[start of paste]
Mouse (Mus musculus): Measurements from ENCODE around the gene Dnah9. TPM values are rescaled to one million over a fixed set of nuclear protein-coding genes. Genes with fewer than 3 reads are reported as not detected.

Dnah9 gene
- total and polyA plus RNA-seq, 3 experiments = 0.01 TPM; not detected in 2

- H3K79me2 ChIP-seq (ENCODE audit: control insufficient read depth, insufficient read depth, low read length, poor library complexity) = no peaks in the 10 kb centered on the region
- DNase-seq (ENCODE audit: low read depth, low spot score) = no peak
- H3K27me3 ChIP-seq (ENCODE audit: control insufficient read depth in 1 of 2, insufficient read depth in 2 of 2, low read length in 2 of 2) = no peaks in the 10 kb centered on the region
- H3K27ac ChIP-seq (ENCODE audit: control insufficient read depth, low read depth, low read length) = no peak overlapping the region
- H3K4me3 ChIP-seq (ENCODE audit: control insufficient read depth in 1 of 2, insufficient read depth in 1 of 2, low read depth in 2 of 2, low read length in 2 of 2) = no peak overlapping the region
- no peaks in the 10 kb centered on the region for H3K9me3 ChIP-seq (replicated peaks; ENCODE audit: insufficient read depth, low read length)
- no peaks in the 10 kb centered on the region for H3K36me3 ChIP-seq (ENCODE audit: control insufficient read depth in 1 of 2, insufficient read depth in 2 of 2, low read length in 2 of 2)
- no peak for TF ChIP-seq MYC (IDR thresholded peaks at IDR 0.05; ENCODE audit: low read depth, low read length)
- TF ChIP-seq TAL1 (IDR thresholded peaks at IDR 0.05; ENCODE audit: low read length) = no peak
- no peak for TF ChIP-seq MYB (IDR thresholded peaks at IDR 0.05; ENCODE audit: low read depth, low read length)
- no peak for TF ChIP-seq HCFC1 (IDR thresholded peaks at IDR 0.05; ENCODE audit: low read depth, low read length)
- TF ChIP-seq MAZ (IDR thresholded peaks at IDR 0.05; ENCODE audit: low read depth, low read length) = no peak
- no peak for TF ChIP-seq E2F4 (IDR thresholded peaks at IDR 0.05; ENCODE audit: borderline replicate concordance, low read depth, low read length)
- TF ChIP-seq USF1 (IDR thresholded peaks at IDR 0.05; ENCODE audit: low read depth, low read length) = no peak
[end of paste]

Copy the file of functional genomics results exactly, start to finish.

Mouse (Mus musculus): Measurements from ENCODE around the gene Dnah9. TPM values are rescaled to one million over a fixed set of nuclear protein-coding genes. Genes with fewer than 3 reads are reported as not detected.

Dnah9 gene
- total and polyA plus RNA-seq, 3 experiments = 0.01 TPM; not detected in 2

- H3K79me2 ChIP-seq (ENCODE audit: control insufficient read depth, insufficient read depth, low read length, poor library complexity) = no peaks in the 10 kb centered on the region
- DNase-seq (ENCODE audit: low read depth, low spot score) = no peak
- H3K27me3 ChIP-seq (ENCODE audit: control insufficient read depth in 1 of 2, insufficient read depth in 2 of 2, low read length in 2 of 2) = no peaks in the 10 kb centered on the region
- H3K27ac ChIP-seq (ENCODE audit: control insufficient read depth, low read depth, low read length) = no peak overlapping the region
- H3K4me3 ChIP-seq (ENCODE audit: control insufficient read depth in 1 of 2, insufficient read depth in 1 of 2, low read depth in 2 of 2, low read length in 2 of 2) = no peak overlapping the region
- no peaks in the 10 kb centered on the region for H3K9me3 ChIP-seq (replicated peaks; ENCODE audit: insufficient read depth, low read length)
- no peaks in the 10 kb centered on the region for H3K36me3 ChIP-seq (ENCODE audit: control insufficient read depth in 1 of 2, insufficient read depth in 2 of 2, low read length in 2 of 2)
- no peak for TF ChIP-seq MYC (IDR thresholded peaks at IDR 0.05; ENCODE audit: low read depth, low read length)
- TF ChIP-seq TAL1 (IDR thresholded peaks at IDR 0.05; ENCODE audit: low read length) = no peak
- no peak for TF ChIP-seq MYB (IDR thresholded peaks at IDR 0.05; ENCODE audit: low read depth, low read length)
- no peak for TF ChIP-seq HCFC1 (IDR thresholded peaks at IDR 0.05; ENCODE audit: low read depth, low read length)
- TF ChIP-seq MAZ (IDR thresholded peaks at IDR 0.05; ENCODE audit: low read depth, low read length) = no peak
- no peak for TF ChIP-seq E2F4 (IDR thresholded peaks at IDR 0.05; ENCODE audit: borderline replicate concordance, low read depth, low read length)
- TF ChIP-seq USF1 (IDR thresholded peaks at IDR 0.05; ENCODE audit: low read depth, low read length) = no peak